When Valve revealed its paid-for mod initiative for Steam, it was immediately hit with a wave of complaints from the gaming community. The move, allowing creators to sell their modded content for real-world money, seemed to fly in the face of the traditional free mod structure, with concerned gamers claiming that the move was ill thought-out and open to exploitation. Indeed, some of those criticisms seemed accurate from the off, after a Steam Workshop Skyrim mod had to be removed for stealing assets.
Immediately, Valve was placed into damage control mode, with Gabe Newell taking to Reddit to address fan concerns and stating that a 'pay what you want' option would be added. Even the Steam guru was unable to soothe the gaming community, however, and it wasn't long before Valve cancelled the paid mod workshop for its gaming test subject Skyrim. The Steam creator even admitted that it "didn't understand" exactly what they were doing with the ambitious project.
Lost amongst all the criticism, however, is one of the positives of Steam's now infamous move. Modders would theoretically be able to make a living off their creations, a rare occurrence in the current mod culture that leaves creators almost entirely reliant on donations. Some of the modders who saw the potential of Valve's initiative caught some extreme backlash from the gaming community, however, with some even receiving death threats.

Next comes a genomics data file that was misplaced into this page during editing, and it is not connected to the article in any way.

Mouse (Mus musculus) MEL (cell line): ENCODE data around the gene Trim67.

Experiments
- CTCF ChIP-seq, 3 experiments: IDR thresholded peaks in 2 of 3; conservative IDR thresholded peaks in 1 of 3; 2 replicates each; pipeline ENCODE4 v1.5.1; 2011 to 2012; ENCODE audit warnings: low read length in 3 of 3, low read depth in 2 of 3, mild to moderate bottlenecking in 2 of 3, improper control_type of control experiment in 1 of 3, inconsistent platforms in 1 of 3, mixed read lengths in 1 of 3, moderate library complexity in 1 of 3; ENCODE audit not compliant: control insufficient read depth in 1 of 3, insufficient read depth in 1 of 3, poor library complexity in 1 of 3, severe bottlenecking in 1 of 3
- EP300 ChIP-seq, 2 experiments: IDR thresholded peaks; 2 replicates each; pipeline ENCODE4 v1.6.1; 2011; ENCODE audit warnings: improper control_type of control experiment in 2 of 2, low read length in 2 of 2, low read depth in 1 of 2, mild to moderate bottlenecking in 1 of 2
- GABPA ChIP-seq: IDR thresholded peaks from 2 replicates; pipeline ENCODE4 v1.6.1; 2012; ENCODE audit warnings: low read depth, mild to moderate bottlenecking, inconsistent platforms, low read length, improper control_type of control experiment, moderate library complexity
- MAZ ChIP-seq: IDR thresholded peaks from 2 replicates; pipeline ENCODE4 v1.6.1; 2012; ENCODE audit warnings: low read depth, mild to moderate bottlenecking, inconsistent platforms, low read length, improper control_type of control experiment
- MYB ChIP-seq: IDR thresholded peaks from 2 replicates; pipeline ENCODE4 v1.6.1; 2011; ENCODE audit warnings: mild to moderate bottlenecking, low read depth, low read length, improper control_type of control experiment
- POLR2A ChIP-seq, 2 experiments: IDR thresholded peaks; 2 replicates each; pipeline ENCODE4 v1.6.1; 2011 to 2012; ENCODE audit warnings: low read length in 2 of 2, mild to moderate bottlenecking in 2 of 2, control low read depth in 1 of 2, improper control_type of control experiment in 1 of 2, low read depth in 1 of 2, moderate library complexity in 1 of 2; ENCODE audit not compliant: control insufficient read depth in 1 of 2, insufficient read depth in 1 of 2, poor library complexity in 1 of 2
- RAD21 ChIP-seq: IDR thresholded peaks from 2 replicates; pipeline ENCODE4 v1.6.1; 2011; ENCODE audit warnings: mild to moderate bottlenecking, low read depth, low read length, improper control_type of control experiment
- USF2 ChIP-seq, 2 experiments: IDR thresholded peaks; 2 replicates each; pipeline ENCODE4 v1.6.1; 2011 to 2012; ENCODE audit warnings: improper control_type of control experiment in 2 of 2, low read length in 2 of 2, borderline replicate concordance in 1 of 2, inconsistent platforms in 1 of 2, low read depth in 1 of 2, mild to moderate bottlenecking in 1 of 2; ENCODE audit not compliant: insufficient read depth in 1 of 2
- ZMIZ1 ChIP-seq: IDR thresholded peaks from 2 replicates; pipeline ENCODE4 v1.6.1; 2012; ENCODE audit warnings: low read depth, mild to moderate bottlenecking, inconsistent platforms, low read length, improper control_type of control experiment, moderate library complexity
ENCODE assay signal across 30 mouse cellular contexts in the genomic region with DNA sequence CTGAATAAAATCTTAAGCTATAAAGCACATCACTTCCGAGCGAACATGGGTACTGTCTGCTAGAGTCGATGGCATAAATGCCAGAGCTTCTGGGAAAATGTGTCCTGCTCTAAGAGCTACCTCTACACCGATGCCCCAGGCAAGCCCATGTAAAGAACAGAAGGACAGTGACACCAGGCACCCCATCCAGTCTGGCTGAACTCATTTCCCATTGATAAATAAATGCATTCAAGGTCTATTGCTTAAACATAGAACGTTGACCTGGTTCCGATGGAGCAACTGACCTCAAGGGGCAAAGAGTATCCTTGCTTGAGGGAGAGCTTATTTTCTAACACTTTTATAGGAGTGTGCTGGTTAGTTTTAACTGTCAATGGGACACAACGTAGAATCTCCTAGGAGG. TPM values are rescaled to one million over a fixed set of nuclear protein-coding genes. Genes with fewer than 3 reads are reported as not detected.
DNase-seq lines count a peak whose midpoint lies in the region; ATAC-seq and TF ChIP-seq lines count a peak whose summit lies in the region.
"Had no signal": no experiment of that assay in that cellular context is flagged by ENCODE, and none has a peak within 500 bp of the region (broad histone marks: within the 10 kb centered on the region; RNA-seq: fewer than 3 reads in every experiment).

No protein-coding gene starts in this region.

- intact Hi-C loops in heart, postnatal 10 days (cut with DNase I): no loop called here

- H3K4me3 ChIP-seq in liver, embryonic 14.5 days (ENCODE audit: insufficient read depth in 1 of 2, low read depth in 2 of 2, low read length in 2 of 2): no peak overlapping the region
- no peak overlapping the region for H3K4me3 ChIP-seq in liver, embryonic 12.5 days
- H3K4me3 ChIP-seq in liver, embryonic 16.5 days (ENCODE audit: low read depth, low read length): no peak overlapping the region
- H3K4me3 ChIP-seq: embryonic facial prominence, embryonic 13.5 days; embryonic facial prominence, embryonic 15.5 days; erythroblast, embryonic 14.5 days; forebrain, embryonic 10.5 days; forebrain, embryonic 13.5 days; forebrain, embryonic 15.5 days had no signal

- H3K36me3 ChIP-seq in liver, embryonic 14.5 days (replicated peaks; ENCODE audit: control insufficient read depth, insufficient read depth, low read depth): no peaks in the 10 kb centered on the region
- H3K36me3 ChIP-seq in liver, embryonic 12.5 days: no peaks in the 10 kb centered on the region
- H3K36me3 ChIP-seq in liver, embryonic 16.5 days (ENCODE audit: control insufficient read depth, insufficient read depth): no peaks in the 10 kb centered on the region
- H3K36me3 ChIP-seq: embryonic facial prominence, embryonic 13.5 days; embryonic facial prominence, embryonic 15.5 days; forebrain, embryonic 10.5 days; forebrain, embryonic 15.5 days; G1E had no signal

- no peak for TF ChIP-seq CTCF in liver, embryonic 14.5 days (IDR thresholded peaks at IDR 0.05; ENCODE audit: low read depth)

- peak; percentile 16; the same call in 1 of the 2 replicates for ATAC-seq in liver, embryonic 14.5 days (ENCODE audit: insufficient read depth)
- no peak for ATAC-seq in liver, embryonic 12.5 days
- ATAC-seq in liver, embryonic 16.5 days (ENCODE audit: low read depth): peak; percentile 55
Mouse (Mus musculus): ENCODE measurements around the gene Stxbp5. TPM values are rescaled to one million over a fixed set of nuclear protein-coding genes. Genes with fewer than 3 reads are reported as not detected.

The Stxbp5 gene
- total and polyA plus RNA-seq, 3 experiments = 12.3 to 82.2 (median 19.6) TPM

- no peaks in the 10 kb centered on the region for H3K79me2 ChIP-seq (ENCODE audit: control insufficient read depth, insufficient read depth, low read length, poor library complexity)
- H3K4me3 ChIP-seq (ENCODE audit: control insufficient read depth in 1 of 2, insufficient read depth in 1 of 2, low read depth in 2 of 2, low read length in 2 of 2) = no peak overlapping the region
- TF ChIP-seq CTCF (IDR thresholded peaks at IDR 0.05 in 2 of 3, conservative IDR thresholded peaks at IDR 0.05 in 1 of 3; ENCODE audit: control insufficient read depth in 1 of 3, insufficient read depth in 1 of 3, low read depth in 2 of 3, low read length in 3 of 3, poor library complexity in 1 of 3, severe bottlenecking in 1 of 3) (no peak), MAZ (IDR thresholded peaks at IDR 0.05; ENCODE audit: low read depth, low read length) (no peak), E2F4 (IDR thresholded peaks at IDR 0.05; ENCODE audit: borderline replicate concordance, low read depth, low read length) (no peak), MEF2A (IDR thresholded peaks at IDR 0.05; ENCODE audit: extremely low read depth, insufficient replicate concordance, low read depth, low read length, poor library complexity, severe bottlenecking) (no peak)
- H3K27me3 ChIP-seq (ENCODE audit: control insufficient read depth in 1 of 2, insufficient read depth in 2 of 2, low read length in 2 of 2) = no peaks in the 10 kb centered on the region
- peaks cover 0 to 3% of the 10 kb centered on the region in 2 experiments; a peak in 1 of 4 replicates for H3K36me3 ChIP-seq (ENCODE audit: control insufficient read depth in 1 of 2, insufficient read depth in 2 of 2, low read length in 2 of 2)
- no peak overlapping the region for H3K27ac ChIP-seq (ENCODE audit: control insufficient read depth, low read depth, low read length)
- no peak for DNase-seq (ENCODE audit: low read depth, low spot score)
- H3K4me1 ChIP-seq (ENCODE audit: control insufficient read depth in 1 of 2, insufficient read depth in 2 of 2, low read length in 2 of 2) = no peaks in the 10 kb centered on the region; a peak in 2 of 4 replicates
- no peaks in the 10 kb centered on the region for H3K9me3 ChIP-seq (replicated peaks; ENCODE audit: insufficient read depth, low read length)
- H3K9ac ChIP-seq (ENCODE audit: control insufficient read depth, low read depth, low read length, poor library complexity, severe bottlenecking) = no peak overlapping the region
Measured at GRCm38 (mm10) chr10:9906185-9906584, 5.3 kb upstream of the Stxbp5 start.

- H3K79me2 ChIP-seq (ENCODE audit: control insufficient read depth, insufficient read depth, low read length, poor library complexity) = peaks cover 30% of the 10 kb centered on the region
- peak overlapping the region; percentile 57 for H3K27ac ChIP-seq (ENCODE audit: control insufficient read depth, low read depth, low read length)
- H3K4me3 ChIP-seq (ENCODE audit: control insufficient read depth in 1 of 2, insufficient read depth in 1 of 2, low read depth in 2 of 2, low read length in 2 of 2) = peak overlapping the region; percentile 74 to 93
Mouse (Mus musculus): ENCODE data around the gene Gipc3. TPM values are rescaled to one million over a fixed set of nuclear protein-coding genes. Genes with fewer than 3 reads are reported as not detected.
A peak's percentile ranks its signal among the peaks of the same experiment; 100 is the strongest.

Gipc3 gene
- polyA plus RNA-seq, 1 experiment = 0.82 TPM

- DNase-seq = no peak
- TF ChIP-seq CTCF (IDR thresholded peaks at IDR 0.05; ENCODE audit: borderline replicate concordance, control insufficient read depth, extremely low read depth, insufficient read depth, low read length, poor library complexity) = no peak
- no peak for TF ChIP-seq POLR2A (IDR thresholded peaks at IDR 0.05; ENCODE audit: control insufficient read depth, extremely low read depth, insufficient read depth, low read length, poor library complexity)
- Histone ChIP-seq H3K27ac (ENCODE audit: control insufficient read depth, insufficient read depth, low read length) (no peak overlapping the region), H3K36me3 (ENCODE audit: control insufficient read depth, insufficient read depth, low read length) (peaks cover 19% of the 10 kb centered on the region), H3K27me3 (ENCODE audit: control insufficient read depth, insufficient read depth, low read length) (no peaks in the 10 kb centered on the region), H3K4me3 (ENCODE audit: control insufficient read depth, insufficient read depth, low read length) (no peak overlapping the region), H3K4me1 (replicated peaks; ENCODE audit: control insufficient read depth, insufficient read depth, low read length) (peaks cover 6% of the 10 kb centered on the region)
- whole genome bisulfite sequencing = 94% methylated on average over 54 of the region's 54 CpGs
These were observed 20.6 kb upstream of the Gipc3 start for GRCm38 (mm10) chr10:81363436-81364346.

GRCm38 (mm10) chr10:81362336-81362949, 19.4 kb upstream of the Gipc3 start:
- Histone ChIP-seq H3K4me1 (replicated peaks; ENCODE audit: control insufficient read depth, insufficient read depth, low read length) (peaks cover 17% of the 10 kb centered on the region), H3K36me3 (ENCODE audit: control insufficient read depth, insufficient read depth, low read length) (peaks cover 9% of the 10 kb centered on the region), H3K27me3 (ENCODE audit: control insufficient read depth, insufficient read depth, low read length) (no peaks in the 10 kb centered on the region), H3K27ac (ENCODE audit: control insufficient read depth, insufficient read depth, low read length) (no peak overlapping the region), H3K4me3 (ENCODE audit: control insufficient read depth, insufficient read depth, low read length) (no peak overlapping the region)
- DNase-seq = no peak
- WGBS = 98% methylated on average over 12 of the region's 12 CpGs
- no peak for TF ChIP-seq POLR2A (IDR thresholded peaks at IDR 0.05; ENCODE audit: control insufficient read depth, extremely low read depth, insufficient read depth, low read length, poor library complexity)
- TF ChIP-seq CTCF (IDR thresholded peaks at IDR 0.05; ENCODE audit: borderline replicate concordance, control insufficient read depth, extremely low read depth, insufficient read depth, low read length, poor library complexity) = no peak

Polygon recently spoke with modders who were on the receiving end of violent threats, including Skyrim modder James Ives. "I've received countless death threats, attacks, and hateful comments," said Ives, aka Jimo. Meanwhile, Thiago Vidotto was also the recipient of hateful messages. Vidotto, who started modding back in the Quake scene, was accused of "destroying the gaming world" through requesting payment for the content he created.
It is strange to see modders receive such vicious threats over the ignominious Valve scheme. After all, all these mod creators did was see the potential to be paid for their hard work, and the slim chance to make a living by doing what they love. The creators themselves were not responsible for the 25% cut that Valve had in place for paid-for content, nor for the lack of system in place to detect stolen mods.
In the end, it comes down to a cultural clash between different parts of the PC gaming community. Whilst traditional modding has always been free, it certainly seems fair that the best creators of fan-made content should be able to charge for the scenarios and additional content they have created. As it stands, the traditional side of the community has made its voice clear on the Steam mod matter, but death threats and abuse against individual creators leaves a bitter taste over this whole affair.